The Surprisingly Long History of Polyamorous & Non-Monogamous Films in Hollywood

vintage postcard featuring the hollywood sign
Image by Mark Fugarino / CC BY

Today’s piece is a guest blog post from KC James. One half of that kick-ass wedding Page wrote about recently, KC studied filmmaking and is an avid collector of analog film media. His regular online haunt is Popcorn Logic: Film & Television where he writes about film and TV trivia.

And check out what he wrote for Poly Land today:

The Surprisingly Long History of Non-Monogamous Films in Hollywood

Since their introduction in 1895, motion pictures have always pushed the envelope of what’s considered “racy.” The earliest depictions of homosexuality came in 1895, the first year they were released, and the first kiss soon followed in 1896.

While there have been documentaries here and there on the subject, major motion pictures that drive audiences and profits have mostly ignored the subject of polyamory. Is the subject too risqué? Was it that pesky Hays Code?

I have done my best to dissect the history of polyamory in American cinema and the accuracy of their depictions below.

Design for Living (1933), an Early Film About Polyamory

The earliest depiction of polyamory I was able to find was 1933’s “Design for Living” starring Gary Cooper, Fredric March, and Miriam Hopkins, who in the film have a relationship together.

Based on the stage play of the same name, the film was a box office and critical disappointment, but has since gained more positive reviews in the last few decades. The movie managed to squeak by the newly formed Hays Code (the predecessor of today’s MPAA rating system), but just nearly. It was banned from re-release in 1934 for its sexuality when the Hays Code was put into full effect.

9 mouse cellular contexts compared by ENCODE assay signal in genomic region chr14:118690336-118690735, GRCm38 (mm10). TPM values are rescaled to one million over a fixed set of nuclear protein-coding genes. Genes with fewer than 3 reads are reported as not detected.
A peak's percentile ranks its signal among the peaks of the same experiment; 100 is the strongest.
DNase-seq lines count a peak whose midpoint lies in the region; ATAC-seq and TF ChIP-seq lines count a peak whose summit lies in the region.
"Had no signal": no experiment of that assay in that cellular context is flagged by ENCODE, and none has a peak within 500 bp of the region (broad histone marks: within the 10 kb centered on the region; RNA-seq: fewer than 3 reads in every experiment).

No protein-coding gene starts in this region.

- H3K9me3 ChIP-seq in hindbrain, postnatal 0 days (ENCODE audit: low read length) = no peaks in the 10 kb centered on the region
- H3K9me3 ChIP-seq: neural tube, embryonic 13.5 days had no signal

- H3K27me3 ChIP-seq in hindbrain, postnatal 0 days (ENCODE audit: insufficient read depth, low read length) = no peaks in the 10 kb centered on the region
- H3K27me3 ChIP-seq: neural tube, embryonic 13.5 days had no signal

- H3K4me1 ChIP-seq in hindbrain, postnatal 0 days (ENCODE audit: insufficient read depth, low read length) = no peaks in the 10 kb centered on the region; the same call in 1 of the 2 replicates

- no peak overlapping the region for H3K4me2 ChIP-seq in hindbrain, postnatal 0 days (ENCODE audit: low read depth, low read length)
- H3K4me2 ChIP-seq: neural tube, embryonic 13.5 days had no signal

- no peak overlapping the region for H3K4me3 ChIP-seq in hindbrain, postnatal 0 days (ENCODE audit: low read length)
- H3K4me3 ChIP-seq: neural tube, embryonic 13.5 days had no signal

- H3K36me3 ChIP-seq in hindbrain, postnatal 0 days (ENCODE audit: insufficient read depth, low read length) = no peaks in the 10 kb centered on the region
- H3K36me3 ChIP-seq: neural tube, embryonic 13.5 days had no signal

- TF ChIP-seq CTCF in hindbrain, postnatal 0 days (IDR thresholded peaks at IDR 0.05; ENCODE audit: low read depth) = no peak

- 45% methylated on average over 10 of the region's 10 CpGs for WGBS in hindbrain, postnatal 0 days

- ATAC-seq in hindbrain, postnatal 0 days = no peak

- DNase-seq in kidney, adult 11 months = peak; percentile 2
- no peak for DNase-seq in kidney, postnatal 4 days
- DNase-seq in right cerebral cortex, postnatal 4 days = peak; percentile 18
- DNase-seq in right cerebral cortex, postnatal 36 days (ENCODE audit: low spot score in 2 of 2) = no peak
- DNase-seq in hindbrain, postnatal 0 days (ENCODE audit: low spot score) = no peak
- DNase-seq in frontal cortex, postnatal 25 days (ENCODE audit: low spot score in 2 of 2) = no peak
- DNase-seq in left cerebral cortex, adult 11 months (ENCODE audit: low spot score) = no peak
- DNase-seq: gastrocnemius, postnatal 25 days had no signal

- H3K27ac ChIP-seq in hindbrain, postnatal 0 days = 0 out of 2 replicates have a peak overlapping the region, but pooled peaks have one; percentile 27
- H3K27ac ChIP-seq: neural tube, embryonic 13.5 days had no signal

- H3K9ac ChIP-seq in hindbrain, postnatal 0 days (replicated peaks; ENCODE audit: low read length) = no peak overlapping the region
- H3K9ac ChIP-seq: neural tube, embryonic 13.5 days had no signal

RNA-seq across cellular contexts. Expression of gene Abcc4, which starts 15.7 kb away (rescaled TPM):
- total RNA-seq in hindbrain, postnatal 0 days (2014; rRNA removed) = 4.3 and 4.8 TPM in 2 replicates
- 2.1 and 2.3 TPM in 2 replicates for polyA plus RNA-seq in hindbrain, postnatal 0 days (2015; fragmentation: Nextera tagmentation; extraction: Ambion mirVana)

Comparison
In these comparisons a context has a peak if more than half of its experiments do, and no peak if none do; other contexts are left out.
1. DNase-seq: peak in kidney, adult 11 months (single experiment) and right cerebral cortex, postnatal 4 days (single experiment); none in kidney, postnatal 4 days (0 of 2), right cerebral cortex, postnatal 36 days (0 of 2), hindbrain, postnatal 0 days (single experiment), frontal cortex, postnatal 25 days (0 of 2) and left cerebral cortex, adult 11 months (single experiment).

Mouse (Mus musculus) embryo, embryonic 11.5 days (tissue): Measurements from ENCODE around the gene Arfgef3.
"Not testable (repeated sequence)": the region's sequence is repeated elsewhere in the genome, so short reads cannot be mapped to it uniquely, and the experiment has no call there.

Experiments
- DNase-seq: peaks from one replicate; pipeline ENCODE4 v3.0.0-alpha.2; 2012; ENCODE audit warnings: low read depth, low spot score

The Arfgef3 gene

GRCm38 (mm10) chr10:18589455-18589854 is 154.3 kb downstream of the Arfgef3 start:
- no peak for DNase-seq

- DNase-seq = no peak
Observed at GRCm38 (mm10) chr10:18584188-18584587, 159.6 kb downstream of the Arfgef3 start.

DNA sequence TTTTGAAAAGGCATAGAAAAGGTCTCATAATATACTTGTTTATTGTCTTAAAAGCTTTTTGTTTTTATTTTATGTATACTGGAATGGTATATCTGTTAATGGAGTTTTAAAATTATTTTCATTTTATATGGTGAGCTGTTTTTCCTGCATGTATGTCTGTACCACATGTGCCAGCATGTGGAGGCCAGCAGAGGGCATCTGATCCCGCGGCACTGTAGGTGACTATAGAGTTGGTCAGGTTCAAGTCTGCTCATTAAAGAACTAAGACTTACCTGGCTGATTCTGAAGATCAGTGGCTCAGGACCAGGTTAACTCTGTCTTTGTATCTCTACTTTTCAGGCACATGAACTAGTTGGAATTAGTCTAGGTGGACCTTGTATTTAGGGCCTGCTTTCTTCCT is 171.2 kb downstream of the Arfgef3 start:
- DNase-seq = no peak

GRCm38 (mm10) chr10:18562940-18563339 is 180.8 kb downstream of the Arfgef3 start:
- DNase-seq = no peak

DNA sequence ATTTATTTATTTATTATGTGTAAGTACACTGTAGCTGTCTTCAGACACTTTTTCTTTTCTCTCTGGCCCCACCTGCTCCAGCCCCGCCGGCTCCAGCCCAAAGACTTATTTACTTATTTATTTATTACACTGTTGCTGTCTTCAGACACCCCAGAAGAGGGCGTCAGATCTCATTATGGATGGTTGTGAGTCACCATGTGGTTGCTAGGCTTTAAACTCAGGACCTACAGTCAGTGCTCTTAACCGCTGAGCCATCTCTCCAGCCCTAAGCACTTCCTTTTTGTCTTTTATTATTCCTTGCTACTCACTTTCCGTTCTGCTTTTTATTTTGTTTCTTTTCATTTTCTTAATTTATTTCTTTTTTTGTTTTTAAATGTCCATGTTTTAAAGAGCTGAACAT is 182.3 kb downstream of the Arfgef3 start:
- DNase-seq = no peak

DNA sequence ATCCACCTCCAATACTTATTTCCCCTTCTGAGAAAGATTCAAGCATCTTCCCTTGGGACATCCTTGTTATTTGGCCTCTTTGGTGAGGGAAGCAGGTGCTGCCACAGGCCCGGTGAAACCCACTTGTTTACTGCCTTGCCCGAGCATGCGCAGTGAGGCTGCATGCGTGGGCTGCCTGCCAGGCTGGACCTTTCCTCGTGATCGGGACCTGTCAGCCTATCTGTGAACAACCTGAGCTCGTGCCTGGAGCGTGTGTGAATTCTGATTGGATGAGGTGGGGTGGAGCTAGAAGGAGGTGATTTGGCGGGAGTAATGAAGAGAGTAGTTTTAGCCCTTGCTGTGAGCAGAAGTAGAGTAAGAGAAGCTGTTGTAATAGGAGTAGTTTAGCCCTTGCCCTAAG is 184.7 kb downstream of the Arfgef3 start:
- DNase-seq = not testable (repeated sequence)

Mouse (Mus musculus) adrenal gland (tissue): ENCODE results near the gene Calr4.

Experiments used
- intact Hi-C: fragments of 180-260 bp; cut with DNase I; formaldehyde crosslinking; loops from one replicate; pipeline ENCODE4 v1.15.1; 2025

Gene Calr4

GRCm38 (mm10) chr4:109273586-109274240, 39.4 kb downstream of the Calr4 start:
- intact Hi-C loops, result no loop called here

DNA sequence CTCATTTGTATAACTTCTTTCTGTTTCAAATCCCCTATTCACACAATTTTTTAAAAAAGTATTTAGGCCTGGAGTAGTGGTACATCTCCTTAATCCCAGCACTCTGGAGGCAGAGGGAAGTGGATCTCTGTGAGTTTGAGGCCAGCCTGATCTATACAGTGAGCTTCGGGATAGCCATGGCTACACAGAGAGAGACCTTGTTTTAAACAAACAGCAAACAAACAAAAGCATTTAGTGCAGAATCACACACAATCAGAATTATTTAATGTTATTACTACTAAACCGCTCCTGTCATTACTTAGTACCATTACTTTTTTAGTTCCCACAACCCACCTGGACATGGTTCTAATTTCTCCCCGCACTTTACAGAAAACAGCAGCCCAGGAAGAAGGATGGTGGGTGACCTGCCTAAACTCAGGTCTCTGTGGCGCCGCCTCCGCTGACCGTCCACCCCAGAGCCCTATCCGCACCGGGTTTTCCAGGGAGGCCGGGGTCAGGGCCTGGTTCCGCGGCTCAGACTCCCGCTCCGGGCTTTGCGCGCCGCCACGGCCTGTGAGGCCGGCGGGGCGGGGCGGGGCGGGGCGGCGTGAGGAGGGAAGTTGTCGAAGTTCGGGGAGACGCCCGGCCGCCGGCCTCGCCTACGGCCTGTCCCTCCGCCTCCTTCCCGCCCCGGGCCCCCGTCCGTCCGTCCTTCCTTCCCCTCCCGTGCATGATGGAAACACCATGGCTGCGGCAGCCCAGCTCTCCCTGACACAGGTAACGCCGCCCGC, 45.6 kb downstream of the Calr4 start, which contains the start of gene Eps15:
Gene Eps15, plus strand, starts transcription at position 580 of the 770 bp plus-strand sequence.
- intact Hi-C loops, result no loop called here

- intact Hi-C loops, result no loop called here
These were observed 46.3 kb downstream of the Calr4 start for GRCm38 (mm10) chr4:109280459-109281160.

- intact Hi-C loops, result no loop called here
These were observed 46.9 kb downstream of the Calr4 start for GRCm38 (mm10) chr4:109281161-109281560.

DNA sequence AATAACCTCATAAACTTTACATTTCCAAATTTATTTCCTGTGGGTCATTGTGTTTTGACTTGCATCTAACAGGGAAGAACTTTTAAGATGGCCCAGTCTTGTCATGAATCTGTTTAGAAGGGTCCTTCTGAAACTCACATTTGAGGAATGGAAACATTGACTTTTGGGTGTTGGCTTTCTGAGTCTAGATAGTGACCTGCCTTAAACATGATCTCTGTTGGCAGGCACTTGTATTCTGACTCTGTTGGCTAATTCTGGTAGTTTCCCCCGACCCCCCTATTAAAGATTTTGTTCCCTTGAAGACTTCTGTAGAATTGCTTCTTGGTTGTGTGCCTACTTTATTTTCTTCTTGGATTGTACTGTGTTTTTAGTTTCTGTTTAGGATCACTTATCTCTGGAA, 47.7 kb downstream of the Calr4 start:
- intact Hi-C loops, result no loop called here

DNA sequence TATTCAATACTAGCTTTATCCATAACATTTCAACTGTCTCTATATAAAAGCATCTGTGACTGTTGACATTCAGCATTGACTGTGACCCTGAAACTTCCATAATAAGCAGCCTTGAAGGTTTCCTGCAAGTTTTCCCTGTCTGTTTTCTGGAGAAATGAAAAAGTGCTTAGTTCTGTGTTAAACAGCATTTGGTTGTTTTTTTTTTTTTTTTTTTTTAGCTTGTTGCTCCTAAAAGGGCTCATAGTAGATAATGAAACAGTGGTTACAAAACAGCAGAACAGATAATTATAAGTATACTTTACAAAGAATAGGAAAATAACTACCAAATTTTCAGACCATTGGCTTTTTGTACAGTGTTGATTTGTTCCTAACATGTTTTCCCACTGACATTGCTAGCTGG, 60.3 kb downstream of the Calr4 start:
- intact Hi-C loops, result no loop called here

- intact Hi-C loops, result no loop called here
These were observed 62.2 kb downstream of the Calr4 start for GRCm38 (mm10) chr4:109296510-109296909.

Polyamory would be virtually nonexistent in American cinema for 36 years after Design for Living’s release.

1969 Heralded the Release of Not One, But Two, New Films

The aforementioned Hays Code stifled and censored everything regarding sexuality in film that wasn’t deeply buried in subtext until it was reorganized into the current MPAA in 1968.

For nearly a decade, the free love movement had been raging outside of Hollywood, and the moment that restrictions in film began to lax, all those hippies jumped on the chance to make motion pictures that more closely regarding their changing world views. In 1969 “Bob & Carol & Ted & Alice” was released, depicting an open marriage, and eventually a budding poly relationship between two married couples.

That very same year the musical “Paint Your Wagon,” starring Clint Eastwood, Lee Marvin, and Jean Seberg was released.

While “Paint Your Wagon” was a critical and commercial failure, “Bob & Carol & Ted & Alice” was a resounding success, receiving award nominations, and a short-lived television series based on the picture. Despite conventional America’s protests, non-monogamy had made its way into the American psyche.

But How Do These Early Films Depict Consensual Non-Monogamy?

Much to my personal delight, the movies from this era I have personally seen depict polyamory and non-monogamy in a generally positive light. In all of the movies above the relationship — and the drama involved — is the primary focus of their films.

However, the women in these films are unfortunately generally the source of the drama, either deciding to end the relationship at some point or pushing one or both parties away. This is still a more favorable depiction than women typically received in Hollywood at the time.

While these movies are not perfect, they were definitely progressive and at the very least didn’t condemn the idea of polyamory.